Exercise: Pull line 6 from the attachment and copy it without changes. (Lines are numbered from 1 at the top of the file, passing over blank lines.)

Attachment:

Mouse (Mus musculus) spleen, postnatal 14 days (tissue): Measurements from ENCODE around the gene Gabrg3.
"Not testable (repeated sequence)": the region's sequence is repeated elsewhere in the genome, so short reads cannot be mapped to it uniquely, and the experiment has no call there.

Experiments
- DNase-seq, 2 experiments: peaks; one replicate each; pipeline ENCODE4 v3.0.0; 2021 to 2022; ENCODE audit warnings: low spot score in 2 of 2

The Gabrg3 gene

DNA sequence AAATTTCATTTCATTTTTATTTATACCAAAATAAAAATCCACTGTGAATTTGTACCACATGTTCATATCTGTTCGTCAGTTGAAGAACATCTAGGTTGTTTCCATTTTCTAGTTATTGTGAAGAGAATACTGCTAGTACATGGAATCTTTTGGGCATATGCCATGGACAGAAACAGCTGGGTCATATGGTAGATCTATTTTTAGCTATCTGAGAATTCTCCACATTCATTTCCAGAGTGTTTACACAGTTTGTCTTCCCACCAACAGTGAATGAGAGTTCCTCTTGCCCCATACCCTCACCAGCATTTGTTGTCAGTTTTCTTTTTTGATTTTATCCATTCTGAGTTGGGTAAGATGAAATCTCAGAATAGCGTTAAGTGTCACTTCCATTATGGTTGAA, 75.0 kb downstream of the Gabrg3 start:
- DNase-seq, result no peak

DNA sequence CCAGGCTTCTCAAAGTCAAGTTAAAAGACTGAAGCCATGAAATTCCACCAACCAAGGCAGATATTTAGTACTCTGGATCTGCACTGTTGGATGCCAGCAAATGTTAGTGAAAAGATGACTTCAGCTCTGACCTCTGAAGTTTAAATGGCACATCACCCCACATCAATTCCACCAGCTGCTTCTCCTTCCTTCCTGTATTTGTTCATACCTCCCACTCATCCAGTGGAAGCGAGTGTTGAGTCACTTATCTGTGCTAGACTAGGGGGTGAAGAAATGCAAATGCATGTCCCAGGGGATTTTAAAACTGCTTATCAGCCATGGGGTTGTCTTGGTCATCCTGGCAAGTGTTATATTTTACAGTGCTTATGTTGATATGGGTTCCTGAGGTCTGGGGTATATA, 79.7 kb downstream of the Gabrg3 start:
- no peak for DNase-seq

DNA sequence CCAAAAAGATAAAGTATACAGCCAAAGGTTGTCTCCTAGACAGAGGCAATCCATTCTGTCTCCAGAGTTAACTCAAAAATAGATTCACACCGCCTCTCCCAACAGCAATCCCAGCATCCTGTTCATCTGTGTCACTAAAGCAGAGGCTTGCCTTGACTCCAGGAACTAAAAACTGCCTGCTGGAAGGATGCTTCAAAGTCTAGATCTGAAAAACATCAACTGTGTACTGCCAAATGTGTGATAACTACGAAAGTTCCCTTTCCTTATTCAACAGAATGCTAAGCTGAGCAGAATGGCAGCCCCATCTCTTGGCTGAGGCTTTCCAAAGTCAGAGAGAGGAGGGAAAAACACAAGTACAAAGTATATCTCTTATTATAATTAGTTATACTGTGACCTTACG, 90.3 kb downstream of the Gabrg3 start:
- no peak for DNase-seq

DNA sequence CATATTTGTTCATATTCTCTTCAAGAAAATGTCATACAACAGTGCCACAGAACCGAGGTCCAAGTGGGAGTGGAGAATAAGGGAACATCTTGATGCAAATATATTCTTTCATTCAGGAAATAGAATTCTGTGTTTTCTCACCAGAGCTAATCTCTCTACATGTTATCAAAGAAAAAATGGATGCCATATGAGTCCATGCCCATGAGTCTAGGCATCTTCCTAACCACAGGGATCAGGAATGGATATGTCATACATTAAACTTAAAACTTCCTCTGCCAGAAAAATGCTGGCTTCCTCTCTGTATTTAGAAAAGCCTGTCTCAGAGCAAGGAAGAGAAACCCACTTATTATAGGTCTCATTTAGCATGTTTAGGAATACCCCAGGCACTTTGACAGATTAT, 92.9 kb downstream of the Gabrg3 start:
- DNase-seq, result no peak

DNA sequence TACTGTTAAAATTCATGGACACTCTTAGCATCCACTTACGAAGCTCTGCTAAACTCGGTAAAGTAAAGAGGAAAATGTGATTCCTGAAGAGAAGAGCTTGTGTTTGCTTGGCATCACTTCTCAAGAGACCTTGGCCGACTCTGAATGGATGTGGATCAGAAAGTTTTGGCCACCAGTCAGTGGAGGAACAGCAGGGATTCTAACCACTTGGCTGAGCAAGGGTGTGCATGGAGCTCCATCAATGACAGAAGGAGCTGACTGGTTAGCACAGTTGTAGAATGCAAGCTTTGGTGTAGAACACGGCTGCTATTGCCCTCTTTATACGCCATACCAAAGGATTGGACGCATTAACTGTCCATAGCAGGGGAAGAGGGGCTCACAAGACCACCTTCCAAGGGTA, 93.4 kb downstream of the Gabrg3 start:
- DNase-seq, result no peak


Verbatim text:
DNA sequence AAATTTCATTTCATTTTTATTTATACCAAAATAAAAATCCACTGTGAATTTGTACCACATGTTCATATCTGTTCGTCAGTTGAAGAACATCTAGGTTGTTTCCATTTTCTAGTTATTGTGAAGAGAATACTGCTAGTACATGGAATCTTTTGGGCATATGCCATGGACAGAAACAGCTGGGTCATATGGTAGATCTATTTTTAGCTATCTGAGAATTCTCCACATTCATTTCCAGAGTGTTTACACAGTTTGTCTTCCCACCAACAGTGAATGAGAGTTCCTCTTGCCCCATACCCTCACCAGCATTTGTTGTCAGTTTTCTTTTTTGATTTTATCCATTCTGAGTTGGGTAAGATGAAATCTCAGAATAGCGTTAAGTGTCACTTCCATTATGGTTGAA, 75.0 kb downstream of the Gabrg3 start: